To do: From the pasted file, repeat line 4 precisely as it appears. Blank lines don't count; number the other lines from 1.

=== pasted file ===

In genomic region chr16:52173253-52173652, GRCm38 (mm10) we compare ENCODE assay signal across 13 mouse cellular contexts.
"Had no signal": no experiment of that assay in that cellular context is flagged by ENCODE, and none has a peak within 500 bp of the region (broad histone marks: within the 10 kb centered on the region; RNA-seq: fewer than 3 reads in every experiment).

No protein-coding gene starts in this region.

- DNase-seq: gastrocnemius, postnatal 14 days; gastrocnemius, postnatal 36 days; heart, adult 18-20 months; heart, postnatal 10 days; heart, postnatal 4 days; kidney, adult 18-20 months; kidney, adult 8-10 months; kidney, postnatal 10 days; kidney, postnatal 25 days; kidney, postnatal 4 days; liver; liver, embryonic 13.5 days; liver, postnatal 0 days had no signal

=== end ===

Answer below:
- DNase-seq: gastrocnemius, postnatal 14 days; gastrocnemius, postnatal 36 days; heart, adult 18-20 months; heart, postnatal 10 days; heart, postnatal 4 days; kidney, adult 18-20 months; kidney, adult 8-10 months; kidney, postnatal 10 days; kidney, postnatal 25 days; kidney, postnatal 4 days; liver; liver, embryonic 13.5 days; liver, postnatal 0 days had no signal